Everyone agrees that social media is essential when it comes to promoting your store – but we believe there is still a place for direct mail in our advertising program.  We recently sent out the postcard above, designed for us by our print and mail company Econoprint. The back of the card has three coupons for $10 off a $50 purchase in August, September and October.

We send out over 12,000 postcards to the list we started cultivating when we opened almost 50 years ago. Most of the new names that are added come from people signing up for our customer rewards program, which puts them on both our email and print media lists.  When a shopper uses one of the coupons, we write the amount spent on it and put it in a box to be tabulated at the end of the month.

Do we get many back? Not in comparison to the number we send, but the dollar total is impressive. And we know that many people don’t cut coupons, however having this colorful card arrive in their mail box is a reminder that it might be time to stop in to see what is new.  I’m particularly excited about the design for this card, because it features products from throughout the store – two of which are exclusive to us.  Several of our vendors now allow for small batches of custom products, with no setup charge.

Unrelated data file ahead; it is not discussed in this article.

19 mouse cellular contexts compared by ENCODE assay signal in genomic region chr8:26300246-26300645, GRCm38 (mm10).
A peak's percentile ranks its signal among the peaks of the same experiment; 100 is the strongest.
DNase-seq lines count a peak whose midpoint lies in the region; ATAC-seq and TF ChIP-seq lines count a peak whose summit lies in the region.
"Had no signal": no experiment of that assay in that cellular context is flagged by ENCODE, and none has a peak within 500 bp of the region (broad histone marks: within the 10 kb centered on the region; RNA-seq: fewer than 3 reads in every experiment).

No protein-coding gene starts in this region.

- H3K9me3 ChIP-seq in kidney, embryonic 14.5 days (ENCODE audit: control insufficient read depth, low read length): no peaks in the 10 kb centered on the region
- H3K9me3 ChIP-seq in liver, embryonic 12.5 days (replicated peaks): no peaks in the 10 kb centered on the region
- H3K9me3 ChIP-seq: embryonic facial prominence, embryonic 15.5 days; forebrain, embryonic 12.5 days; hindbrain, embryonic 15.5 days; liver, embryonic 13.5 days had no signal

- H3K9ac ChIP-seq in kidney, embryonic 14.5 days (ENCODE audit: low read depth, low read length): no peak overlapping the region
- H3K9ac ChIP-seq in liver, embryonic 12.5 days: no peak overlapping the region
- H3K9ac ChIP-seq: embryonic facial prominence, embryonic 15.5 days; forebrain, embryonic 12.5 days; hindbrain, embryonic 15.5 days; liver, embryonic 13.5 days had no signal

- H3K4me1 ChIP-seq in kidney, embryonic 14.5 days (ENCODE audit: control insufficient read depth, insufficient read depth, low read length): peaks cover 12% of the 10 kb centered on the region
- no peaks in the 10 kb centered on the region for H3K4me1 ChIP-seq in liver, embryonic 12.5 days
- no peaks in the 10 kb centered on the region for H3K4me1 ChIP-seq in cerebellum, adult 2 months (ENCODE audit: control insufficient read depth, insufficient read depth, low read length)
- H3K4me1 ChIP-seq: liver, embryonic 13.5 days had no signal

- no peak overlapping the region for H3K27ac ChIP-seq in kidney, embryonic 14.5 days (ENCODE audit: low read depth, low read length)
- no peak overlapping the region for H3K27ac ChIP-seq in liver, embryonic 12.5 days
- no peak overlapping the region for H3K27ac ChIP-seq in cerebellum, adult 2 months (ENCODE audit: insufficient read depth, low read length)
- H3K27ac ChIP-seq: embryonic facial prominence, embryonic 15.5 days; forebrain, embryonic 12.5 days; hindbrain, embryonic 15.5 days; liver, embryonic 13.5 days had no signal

The biggest cost associated with direct mail is the postage, which has increased steadily over the years. Happily Econoprint keeps our list “clean” for us, which means we don’t have a lot of cards delivered to incorrect addresses or returned by the postal service.  We create the largest card allowed at the postcard rate in order to have the maximum impact when the recipients are looking through their mail. And let’s face it – most of what we all get in our mailbox these days is not very exciting, so our card really stands out.

As an added bonus, if you ever decide to sell your business, your store’s mailing list is considered an asset in establishing the value of the business, because it’s an indication of the goodwill you’ve built up over the years. So if your budget allows, you might consider snail mail as one more way to keep in touch with your customers.

Happy Retailing,

Carol “Orange” Schroeder